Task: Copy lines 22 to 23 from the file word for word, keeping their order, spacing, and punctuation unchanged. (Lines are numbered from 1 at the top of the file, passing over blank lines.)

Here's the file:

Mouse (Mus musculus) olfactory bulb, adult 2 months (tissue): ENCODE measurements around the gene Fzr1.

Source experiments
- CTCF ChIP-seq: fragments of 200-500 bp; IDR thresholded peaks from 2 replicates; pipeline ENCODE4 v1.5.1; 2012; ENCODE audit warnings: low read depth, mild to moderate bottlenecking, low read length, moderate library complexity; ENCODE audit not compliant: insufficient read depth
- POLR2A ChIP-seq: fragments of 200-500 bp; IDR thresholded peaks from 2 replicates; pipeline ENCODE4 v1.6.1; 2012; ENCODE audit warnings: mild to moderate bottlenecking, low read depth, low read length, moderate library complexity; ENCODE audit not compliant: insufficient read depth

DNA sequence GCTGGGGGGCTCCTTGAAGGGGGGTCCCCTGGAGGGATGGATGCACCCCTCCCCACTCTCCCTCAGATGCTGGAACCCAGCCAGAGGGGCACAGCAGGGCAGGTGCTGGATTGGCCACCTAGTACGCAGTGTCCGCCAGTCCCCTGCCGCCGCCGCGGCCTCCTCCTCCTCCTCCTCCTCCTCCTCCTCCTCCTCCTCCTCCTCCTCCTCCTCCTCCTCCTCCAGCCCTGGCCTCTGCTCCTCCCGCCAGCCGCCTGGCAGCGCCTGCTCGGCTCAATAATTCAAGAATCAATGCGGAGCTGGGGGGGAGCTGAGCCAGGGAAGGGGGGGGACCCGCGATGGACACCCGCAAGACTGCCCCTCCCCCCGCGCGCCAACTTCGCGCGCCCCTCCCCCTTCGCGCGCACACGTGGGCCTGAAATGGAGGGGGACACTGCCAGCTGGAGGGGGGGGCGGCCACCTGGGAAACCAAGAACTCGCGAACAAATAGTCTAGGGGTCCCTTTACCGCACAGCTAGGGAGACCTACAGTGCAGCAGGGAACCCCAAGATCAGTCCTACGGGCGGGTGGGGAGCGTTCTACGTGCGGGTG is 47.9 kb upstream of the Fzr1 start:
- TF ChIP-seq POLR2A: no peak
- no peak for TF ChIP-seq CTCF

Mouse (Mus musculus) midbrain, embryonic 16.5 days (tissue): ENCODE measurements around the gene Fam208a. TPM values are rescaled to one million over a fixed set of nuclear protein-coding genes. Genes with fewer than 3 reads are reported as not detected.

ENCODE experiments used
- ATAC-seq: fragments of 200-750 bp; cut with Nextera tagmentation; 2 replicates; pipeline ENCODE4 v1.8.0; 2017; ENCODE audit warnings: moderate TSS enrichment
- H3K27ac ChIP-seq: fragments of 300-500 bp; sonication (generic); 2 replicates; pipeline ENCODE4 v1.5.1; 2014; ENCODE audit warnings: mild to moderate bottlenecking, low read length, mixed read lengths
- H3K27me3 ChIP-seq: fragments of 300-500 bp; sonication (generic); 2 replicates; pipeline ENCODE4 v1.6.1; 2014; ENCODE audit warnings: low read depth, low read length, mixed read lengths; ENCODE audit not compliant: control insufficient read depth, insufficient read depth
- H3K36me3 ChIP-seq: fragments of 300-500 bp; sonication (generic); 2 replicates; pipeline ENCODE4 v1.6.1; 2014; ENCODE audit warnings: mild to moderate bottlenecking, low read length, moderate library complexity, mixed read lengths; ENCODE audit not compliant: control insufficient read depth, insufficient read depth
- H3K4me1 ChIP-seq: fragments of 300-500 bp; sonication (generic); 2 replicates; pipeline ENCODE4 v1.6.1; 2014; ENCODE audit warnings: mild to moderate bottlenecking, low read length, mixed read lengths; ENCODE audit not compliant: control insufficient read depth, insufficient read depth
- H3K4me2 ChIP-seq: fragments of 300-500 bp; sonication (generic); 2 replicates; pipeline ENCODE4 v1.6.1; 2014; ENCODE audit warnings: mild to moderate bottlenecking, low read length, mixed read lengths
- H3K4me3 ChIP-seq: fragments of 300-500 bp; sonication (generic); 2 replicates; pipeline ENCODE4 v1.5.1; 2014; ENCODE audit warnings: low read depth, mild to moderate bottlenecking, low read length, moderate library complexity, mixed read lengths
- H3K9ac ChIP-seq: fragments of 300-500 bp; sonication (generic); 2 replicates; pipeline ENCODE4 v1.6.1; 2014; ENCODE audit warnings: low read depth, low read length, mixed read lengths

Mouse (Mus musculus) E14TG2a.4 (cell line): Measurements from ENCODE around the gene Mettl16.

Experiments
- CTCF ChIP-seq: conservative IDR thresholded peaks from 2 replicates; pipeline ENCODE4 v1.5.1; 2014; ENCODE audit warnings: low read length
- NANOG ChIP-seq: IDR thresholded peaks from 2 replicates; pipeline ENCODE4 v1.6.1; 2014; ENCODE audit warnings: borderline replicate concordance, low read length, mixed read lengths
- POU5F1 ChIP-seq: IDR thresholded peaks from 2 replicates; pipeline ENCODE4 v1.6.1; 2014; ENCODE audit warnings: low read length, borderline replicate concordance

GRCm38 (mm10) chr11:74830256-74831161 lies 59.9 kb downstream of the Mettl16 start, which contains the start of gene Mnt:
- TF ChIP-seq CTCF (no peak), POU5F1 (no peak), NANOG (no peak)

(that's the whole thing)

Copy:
- POU5F1 ChIP-seq: IDR thresholded peaks from 2 replicates; pipeline ENCODE4 v1.6.1; 2014; ENCODE audit warnings: low read length, borderline replicate concordance

GRCm38 (mm10) chr11:74830256-74831161 lies 59.9 kb downstream of the Mettl16 start, which contains the start of gene Mnt: